Hockey Marathon breaks record, raises $1.5 million for sick children
When the buzzer finally sounded to end the World’s Longest Hockey Game, helmets, gloves and hockey sticks went flying as the 40 players celebrated 246 hours of endless gameplay, May 16.
There were smiles on all of their faces, and tears on most, but it was clear that all of them felt the same sense of relief and accomplishment.
The game, which was organized to raise money for the Alberta Children’s Hospital Foundation (ACHF), wrapped up at 6 p.m. at the Chestermere Recreation Centre. It was standing room only as hundreds of spectators filled the stands and lined the boards to be there for the big finale.
Chestermere resident Alex Halat, who organized and played in the game, said he was overwhelmed by the support shown by his community.
“I want to thank the people of Chestermere. I think this game definitely united our community and made it tighter,” he said.
“Everyone who came out to support us and all of the staff here at the recreation centre are second to none. They let us live in their arena for 10-and-a-half days, and there were no issues whatsoever. They were amazing.”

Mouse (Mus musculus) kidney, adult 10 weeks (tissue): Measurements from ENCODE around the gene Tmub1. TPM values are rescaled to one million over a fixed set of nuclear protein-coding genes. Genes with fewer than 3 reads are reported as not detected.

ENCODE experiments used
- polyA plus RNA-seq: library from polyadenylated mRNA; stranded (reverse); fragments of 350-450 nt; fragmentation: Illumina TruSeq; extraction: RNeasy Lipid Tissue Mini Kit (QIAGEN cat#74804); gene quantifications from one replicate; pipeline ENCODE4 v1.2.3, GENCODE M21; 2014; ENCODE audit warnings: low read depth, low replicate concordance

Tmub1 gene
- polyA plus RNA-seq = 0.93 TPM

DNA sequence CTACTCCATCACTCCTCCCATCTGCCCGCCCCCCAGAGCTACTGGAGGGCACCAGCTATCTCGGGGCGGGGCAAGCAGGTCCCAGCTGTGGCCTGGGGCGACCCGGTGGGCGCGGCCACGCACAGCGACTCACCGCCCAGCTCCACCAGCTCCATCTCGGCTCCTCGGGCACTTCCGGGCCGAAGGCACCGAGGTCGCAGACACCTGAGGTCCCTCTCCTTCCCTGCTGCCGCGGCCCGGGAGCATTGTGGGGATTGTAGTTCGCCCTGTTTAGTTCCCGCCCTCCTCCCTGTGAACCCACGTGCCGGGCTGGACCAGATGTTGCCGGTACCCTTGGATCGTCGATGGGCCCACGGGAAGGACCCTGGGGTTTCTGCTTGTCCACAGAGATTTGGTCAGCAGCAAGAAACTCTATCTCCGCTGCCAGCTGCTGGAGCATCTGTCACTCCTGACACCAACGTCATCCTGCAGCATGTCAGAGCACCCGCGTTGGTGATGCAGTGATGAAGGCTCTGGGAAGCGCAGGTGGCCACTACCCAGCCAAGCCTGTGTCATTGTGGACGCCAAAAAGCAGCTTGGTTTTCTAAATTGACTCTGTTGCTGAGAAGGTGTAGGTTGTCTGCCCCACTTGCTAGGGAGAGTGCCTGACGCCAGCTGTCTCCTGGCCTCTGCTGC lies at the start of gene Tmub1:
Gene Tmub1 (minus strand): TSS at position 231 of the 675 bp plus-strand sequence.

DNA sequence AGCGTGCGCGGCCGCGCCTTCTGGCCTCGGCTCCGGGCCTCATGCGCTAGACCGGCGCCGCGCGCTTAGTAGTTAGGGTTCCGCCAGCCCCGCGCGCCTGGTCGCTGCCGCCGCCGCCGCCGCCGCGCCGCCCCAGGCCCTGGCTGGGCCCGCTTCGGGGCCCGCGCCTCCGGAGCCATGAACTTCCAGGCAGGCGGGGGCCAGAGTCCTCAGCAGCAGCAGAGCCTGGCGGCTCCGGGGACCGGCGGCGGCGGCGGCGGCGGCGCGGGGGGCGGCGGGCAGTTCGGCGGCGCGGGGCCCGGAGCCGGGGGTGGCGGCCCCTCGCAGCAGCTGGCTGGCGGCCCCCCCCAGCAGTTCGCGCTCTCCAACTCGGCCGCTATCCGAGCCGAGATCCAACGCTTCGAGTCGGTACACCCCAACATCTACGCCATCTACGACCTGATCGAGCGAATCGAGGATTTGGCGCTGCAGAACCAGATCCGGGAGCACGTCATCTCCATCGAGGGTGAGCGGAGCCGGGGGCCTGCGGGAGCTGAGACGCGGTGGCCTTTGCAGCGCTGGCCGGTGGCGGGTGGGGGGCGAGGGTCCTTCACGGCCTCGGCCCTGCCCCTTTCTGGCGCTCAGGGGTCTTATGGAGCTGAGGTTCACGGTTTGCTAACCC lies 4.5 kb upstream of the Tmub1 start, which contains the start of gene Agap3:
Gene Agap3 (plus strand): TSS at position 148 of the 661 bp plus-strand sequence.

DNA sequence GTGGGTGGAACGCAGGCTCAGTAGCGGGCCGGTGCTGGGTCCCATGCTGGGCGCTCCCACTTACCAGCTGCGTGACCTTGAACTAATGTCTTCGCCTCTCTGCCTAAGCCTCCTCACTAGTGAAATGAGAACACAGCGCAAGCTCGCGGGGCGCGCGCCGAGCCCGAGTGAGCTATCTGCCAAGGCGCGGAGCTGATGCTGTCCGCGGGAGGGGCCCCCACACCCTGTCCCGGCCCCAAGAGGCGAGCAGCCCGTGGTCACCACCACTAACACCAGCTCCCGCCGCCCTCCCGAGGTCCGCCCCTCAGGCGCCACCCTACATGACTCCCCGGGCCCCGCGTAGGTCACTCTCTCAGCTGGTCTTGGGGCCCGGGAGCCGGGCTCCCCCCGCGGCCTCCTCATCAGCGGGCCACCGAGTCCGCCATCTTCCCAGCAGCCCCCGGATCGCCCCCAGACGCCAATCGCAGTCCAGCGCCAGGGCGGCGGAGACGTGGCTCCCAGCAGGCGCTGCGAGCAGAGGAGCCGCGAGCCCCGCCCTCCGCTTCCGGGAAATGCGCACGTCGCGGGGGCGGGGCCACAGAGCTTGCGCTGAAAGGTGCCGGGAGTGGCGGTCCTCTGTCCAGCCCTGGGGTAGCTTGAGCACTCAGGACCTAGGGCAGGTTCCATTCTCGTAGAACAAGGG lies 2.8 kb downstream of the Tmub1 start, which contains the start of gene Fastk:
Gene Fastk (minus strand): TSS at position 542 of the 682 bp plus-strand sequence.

The players, despite their exhaustion and the inevitable blisters on their feet, put on the best show they could for the spectators in the last 60 minutes of the game.
With a few more goals from each team, the total was 4,178 for Team Cure and 3,845 for Team Hope.
In addition to tallying a ton of goals, the marathon game also racked up donations. Shortly after 6 p.m. on May 16, organizers presented a cheque for $1.4 million to the ACHF, but donations continued to come in and in the end, the $1.5 million goal was met and surpassed.
A teary-eyed and hoarse-voiced Halat took to centre ice to thank everyone involved, including the players, volunteers, medical staff, fans and everyone who donated. He said he organized the game for the kids, and that he would do it again if it meant helping them.
“The children are our future….We’re here to help the kids,” he said. “They’re the real winners here.”
Todd Gallant of CTV, who emceed the event, said that with no Canadian teams left in the Stanley Cup Playoffs, the marathon game was the next best thing. However, the smiles and tears that resulted from everyone involved proved that it was even better.